With football season well underway, many people are not only enjoying the return of the game itself, but also the return of “football weather”. Here are a few examples of when weather got a little too extreme during football games.
Dallas Cowboys vs. Green Bay Packers – December 31, 1967
This football game remains one of the most brutal in terms of weather conditions. Air temperatures plummeted to -14°F at one point during the game with a wind chill ranging from -33°F to – 37°F. According to the NFL, the wind chill that day dropped to -48°F, but this was using an older version of the way the National Weather Service determines a wind chill value. We now measure wind chill at 5 feet or “face value” as opposed to the pre-2001 measurement of 33 feet or 10 meters. In such dangerous temperatures, it takes anywhere from 10 to 30 minutes for frostbite to set in on a calm day, and less than 10 minutes on a windy one. According to the National Weather Service-Green Bay, this game proved deadly for one elderly fan that died from exposure to the cold. In addition, referees could not use their metal whistles and had to shout all of their calls.
Photo Courtesy: Packers.com
Another cold weather playoff game deserving of attention was between the San Diego Chargers and the Cincinnati Bengals on January 10th, 1982. Air temperature dropped to -9°F with a wind chill as low as -34°F. One of those moments I’m sure the Chargers (and possibly many of the Bengals) were kicking themselves that they didn’t secure home-field advantage.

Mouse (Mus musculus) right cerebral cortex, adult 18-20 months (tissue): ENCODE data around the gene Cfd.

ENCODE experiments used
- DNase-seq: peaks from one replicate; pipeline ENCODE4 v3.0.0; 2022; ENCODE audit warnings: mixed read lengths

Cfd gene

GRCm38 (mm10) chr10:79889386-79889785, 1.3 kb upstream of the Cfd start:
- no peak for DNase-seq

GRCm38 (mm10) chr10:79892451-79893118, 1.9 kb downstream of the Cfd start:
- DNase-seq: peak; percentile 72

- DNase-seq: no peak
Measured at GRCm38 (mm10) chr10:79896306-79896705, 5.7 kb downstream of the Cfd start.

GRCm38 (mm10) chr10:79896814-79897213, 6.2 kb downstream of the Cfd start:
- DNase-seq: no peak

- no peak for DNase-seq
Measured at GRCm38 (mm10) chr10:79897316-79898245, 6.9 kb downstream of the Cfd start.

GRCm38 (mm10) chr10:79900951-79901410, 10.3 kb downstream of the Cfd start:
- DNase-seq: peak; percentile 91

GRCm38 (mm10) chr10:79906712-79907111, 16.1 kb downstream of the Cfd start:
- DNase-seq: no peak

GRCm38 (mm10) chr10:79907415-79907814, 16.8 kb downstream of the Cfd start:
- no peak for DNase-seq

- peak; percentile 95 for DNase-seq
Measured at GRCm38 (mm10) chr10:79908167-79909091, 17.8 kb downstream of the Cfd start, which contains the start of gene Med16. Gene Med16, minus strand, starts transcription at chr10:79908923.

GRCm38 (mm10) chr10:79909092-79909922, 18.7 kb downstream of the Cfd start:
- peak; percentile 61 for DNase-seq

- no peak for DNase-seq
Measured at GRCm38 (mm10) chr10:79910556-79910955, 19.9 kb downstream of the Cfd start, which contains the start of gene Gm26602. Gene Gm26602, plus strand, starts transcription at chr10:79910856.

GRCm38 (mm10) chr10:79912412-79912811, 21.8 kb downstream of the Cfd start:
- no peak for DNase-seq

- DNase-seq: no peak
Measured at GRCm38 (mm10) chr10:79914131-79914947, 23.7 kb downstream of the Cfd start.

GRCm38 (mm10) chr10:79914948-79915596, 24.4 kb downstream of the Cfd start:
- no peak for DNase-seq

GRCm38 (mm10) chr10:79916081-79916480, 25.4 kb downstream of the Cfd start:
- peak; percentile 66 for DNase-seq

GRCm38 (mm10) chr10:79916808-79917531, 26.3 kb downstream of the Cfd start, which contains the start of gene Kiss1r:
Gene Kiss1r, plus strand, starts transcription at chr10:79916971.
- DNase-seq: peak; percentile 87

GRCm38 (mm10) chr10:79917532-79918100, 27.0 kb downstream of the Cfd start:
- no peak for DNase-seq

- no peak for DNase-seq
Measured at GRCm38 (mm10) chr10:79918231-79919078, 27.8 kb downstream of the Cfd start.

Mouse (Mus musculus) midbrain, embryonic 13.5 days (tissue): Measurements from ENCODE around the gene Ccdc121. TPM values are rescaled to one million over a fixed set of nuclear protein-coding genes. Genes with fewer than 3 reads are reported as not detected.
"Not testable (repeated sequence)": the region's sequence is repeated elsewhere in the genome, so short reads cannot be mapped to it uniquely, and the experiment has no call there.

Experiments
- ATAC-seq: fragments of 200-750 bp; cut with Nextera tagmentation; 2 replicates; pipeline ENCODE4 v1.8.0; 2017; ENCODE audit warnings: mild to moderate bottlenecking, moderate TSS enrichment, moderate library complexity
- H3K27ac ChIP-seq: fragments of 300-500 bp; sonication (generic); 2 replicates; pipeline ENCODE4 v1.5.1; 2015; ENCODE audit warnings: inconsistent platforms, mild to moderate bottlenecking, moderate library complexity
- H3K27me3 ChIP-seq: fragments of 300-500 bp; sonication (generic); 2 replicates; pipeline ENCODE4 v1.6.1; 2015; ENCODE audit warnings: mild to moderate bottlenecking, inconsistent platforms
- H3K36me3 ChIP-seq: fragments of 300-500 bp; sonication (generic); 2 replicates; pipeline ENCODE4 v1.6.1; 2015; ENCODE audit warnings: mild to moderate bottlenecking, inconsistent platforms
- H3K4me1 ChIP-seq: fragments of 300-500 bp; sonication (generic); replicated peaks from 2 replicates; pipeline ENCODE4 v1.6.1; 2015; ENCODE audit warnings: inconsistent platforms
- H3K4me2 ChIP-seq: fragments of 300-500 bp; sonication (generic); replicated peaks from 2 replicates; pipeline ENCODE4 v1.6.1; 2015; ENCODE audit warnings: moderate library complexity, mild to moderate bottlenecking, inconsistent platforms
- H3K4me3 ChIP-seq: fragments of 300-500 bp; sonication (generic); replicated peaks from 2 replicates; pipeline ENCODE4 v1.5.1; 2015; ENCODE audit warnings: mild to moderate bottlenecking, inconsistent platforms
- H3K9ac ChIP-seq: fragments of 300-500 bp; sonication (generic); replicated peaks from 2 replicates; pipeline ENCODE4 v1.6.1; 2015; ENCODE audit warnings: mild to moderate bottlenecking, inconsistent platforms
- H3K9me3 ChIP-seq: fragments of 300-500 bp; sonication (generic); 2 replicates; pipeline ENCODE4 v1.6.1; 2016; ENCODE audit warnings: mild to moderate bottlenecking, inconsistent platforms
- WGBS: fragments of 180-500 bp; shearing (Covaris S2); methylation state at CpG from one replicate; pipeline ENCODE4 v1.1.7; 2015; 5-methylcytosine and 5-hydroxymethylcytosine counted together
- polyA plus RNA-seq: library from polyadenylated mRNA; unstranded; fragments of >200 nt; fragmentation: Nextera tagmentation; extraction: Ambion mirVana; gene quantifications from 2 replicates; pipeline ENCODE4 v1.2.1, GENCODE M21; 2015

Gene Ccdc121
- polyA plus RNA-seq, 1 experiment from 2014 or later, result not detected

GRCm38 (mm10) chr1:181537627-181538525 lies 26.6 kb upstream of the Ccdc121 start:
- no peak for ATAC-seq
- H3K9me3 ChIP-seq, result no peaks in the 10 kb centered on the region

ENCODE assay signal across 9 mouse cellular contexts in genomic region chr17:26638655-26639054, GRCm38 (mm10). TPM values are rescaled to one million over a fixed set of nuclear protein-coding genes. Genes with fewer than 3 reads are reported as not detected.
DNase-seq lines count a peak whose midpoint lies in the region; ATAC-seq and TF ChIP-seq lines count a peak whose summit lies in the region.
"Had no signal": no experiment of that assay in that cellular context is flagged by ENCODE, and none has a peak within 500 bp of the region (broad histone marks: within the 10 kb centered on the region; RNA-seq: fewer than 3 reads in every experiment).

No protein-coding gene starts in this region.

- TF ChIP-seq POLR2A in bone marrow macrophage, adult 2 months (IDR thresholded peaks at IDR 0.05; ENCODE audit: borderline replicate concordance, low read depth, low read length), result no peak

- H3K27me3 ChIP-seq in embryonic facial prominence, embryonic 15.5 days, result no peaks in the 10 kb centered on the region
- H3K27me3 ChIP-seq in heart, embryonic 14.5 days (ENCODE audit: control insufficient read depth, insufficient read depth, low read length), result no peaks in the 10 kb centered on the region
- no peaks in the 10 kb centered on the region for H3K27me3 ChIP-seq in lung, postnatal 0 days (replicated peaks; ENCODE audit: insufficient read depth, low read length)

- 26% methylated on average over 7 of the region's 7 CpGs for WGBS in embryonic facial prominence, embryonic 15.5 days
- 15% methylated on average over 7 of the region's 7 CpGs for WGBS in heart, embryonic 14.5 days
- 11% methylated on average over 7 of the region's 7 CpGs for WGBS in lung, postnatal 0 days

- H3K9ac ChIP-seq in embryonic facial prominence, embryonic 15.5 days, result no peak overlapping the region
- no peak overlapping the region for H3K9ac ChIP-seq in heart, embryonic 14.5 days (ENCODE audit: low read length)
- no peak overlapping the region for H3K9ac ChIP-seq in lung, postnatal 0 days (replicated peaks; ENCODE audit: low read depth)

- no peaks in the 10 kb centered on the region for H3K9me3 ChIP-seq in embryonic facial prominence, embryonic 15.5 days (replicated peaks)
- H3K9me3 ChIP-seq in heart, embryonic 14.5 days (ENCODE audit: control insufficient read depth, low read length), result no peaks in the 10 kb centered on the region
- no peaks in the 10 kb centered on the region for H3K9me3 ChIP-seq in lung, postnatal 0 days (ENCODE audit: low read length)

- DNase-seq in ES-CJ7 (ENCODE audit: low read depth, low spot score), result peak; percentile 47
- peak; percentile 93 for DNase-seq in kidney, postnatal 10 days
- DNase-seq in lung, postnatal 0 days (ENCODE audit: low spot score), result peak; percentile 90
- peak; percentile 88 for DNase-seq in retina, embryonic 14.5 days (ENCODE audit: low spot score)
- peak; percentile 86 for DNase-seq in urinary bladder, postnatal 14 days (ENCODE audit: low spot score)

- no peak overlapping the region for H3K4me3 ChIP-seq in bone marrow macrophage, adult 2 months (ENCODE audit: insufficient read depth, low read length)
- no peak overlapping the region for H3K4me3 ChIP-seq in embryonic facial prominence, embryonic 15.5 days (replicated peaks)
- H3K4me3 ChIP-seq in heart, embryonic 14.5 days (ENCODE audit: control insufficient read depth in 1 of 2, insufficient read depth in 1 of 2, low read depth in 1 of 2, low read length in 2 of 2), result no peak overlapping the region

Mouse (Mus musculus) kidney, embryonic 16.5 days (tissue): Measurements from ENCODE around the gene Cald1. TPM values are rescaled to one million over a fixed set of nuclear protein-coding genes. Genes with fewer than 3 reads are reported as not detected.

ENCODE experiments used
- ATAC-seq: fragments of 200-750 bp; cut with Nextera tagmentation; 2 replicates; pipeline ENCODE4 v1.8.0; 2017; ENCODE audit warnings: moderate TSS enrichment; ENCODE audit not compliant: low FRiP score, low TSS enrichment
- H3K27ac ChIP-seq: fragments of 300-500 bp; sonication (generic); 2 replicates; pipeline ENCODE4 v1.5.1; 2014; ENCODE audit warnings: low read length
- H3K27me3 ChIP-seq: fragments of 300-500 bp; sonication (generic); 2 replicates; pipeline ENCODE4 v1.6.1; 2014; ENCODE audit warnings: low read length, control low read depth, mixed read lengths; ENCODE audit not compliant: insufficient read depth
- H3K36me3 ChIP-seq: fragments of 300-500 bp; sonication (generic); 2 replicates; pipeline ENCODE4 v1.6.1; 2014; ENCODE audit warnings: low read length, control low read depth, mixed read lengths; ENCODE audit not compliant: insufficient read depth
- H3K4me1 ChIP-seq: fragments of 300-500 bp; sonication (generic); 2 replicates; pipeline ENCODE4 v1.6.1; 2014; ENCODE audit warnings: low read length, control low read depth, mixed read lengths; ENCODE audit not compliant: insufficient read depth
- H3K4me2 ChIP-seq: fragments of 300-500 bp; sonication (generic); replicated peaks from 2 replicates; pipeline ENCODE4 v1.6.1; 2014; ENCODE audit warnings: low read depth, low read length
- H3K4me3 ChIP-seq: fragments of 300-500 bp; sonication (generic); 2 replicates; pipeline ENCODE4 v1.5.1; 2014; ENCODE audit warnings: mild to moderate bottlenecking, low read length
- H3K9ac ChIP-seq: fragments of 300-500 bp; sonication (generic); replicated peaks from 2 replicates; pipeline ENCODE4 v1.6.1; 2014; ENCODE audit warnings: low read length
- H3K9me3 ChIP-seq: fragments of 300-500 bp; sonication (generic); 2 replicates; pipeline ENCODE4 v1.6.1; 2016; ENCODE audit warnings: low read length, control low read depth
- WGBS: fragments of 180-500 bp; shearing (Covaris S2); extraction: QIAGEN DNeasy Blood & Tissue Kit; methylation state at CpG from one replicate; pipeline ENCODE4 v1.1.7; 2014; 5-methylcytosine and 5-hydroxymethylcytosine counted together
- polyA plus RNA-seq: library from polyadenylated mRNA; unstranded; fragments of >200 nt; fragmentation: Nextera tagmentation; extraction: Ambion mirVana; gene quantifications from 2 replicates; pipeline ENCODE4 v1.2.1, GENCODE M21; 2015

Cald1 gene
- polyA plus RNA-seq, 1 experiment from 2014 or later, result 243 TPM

Philadelphia Eagles vs. Chicago Bears – December 31, 1998
This one was fascinating to see or try to see on TV. High pressure sat over the region bringing sunshine and relatively mild late December temperatures in the mid-to upper-30s that afternoon. During the morning, fog developed over the 32°F Lake Michigan water. As the sun warmed the ground, a lake breeze developed as air rose over land due to daytime heating. This helped push the foggy air inland, replacing the rising air. As the fog enveloped Soldier Field, CBS was forced to use on field cameras to give the TV audience a better view of the game. The visibility was so low, the Soldier Field Public Address Announcer had to get play-by-play results via a two-way radio so he could offer down and distance after each play.
Photo Courtesy: ESPN.com
Detroit Lions vs. Philadelphia Eagles – December 8, 2013
There are so many great examples of immense snowfall and football. I’ll focus on a more recent event and one which involves my Detroit Lions (who did not fare well in this game). It was the great set-up for a heavy snow in Philadelphia as a large, potent area of low pressure trekked from the Southern Plains to the Northeast. This system had a history of heavy snowfall where more than 23.3” of snow fell in Duluth, Minnesota. There was also a treacherous icy side to the storm which caused power outages in Texas, Oklahoma and Arkansas. As the system moved south of Philadelphia, temperatures stayed around the freezing mark all day. In addition, abundant low-level moisture was available thanks to the proximity of the Atlantic Ocean. The snowfall started slowly then began to pick up before game and fell too fast for stadium crews to clear off the field. The snow was so deep; the coin toss had to be done twice as the first flip landed sideways in the snow. Officially 8.6” of snow fell in Philadelphia that day as the Eagles won 34-20.